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Joaquin Nin-Culmell


Joaquín Nin-Culmell

Professor of Music, Emeritus




Joaquín Nin-Culmell, composer, pianist and longtime professor at the University of California, Berkeley, died in Berkeley on January 14, 2004, at the age of 95. He was born in Berlin on September 5, 1908, the youngest child of an artistic family. His father, Joaquín Nin y Castellanos, was a well-known composer and pianist, and his mother, Rosa Culmell, was a singer. His sister, Anais Nin, became a distinguished writer. (Joaquín contributed prefaces to the four volumes of her “Early Diaries”.) Only his older brother, Thorvald, broke the mold and became a businessman.

Because Joaquín’s father was born in Cuba, the family members were considered Cuban nationals. Nevertheless, for professional reasons, the Nins lived in various European centers — Berlin, Barcelona, and Paris. Joaquín spent most of his early years in Barcelona, where he studied piano with Conchita Badia, a former student of Granados. Subsequently he moved to Paris for piano studies at the Schola Cantorum, where in 1930 he received the "Diplôme de fin d’Etudes Supérieures." He then went to the Paris Conservatory to continue piano studies with Alfred Cortot and Ricardo Viñes and to study composition with Paul Dukas. In that class were fellow composers Jehan Alain, Jean Langlais and Olivier Messiaen. In 1934, he was awarded the “Premier Accéssit de Composition Musicale” from the Conservatory. In the summers of 1930, 1932, and 1934, he returned to Spain to study composition with Manuel de Falla in Granada. In homage to his composition teachers he gave the premiere performance of de Falla’s Le Tombeau de Paul Dukas in Paris in 1936.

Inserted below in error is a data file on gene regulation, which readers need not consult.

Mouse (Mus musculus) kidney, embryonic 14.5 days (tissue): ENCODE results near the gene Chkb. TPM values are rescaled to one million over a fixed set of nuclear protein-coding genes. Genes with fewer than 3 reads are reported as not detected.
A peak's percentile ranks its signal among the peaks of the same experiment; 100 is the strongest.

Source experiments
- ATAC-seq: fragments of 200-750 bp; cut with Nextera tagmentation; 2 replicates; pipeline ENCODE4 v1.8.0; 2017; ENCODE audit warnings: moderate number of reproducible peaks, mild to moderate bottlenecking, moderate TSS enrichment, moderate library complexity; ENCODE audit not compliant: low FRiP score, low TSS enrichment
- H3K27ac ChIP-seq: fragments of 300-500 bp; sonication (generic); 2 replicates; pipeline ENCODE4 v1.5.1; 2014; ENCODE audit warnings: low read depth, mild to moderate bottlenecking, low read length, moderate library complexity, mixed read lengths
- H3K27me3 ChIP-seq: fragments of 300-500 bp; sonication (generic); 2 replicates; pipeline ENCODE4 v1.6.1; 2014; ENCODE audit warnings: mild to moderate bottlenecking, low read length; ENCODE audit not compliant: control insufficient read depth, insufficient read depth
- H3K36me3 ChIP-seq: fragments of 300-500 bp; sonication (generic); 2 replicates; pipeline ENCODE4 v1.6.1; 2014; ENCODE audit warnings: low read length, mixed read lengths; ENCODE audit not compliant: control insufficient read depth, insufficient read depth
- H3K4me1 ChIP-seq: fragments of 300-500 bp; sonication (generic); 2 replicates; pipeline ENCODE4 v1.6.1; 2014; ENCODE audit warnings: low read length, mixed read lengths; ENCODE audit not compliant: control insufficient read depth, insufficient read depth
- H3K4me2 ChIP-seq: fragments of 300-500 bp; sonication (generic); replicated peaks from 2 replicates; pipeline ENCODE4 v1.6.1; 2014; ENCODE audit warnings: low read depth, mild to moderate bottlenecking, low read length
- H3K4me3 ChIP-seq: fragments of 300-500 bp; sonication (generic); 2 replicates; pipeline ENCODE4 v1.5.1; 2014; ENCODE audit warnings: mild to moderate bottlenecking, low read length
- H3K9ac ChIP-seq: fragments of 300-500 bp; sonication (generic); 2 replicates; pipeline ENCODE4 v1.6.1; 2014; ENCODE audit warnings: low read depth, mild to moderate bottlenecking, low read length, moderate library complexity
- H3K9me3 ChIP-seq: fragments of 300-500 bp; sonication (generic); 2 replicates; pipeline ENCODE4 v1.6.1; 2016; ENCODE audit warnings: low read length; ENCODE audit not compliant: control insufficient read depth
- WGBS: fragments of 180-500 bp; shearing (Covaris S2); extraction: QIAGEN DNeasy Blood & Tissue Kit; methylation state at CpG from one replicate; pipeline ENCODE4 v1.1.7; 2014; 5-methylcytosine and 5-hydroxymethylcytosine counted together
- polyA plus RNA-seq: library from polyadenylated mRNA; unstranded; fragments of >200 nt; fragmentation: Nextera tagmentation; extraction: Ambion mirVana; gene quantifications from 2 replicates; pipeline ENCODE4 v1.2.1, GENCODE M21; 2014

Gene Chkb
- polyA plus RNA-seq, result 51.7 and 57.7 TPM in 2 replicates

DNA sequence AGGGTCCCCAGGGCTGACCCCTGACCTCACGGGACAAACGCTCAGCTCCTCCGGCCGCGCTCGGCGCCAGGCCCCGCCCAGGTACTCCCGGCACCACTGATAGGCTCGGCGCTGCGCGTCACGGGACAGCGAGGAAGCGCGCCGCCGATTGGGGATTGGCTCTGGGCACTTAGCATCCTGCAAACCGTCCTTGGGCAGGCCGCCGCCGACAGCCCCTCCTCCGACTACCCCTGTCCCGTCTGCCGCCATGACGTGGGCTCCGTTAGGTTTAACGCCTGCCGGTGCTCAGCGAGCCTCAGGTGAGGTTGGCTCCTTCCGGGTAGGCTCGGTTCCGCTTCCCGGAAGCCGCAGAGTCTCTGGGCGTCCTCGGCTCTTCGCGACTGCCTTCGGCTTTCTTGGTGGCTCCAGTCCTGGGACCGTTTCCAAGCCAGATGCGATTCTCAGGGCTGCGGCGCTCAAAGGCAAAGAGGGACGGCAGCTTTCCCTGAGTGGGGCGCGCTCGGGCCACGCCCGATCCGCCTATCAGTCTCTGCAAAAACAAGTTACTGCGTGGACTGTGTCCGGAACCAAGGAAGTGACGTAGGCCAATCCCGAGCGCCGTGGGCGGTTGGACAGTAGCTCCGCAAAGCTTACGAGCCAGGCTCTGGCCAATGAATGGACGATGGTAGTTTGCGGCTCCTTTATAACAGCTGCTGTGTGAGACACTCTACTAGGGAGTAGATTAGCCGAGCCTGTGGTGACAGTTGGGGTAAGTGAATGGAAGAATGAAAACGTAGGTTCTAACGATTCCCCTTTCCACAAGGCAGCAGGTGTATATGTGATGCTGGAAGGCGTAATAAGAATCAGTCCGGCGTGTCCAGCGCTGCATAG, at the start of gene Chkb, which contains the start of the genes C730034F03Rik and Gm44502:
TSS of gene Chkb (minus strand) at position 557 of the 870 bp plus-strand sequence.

In the same year (1936), he made his New York debut as a pianist, championing works by Spanish composers, especially those by de Falla. In the summers of 1938-40, he taught at the Middlebury College Summer School in Vermont, and in 1940 he was appointed at Williams College. In 1943-44, he interrupted his tenure at Williams for service in the Cuban army, and from the summer of 1948 through the summer of 1949, he again took leave to teach as a guest professor in the Department of Music at UC Berkeley. In 1949, he was appointed to the faculty at Berkeley but returned to Williams for one year to complete his term as chair of the Music Department before taking up his appointment in Berkeley. While he was in the eastern part of the United States he conducted the Berkshire Community Symphony Orchestra. He became a naturalized citizen in 1951.

In Berkeley he was an active member of an organization of Bay Area composers and a member of the executive committee of the Composers Forum. From 1951 to 1954 he served as chair of the Department of Music and was very active in planning for the building of Morrison and Hertz Halls. Joaquín Nin-Culmell served both the University and the department in various capacities: as conductor of the UC Berkeley Orchestra, as an adviser for the College of Letters and Science, and as a member of the department’s Graduate Committee, eventually chairing the committee in the last seven years of his service. Although a colleague with strongly held musical opinions, he was always witty and cheerful. One always knew when he was around because he whistled constantly. Perhaps his most important influence on the department and the community was the founding of the Noon Concert series. Nin-Culmell was a dedicated and sympathetic teacher who taught music composition courses with an old world charm combined with a practical and straightforward American sensibility. He was always gentle with students, but at the same time demanded a rigorous musical training. He retired from the University in 1974.